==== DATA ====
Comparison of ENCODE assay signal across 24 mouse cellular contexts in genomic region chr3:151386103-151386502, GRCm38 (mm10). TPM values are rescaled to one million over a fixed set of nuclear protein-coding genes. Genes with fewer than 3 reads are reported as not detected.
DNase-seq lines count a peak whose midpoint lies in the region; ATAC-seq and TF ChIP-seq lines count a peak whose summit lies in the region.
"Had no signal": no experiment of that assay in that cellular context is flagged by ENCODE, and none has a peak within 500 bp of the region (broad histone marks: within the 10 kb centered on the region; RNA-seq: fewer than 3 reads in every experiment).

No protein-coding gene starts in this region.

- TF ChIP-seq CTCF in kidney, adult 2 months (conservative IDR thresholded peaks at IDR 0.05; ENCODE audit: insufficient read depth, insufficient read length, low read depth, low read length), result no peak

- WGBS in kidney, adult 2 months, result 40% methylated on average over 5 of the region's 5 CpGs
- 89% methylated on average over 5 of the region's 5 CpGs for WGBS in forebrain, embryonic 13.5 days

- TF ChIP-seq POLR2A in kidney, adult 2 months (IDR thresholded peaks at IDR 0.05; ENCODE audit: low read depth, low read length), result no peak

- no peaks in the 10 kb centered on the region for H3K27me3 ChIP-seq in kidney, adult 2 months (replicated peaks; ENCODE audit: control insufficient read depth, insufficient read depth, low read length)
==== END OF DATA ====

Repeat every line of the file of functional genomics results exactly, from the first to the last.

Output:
Comparison of ENCODE assay signal across 24 mouse cellular contexts in genomic region chr3:151386103-151386502, GRCm38 (mm10). TPM values are rescaled to one million over a fixed set of nuclear protein-coding genes. Genes with fewer than 3 reads are reported as not detected.
DNase-seq lines count a peak whose midpoint lies in the region; ATAC-seq and TF ChIP-seq lines count a peak whose summit lies in the region.
"Had no signal": no experiment of that assay in that cellular context is flagged by ENCODE, and none has a peak within 500 bp of the region (broad histone marks: within the 10 kb centered on the region; RNA-seq: fewer than 3 reads in every experiment).

No protein-coding gene starts in this region.

- TF ChIP-seq CTCF in kidney, adult 2 months (conservative IDR thresholded peaks at IDR 0.05; ENCODE audit: insufficient read depth, insufficient read length, low read depth, low read length), result no peak

- WGBS in kidney, adult 2 months, result 40% methylated on average over 5 of the region's 5 CpGs
- 89% methylated on average over 5 of the region's 5 CpGs for WGBS in forebrain, embryonic 13.5 days

- TF ChIP-seq POLR2A in kidney, adult 2 months (IDR thresholded peaks at IDR 0.05; ENCODE audit: low read depth, low read length), result no peak

- no peaks in the 10 kb centered on the region for H3K27me3 ChIP-seq in kidney, adult 2 months (replicated peaks; ENCODE audit: control insufficient read depth, insufficient read depth, low read length)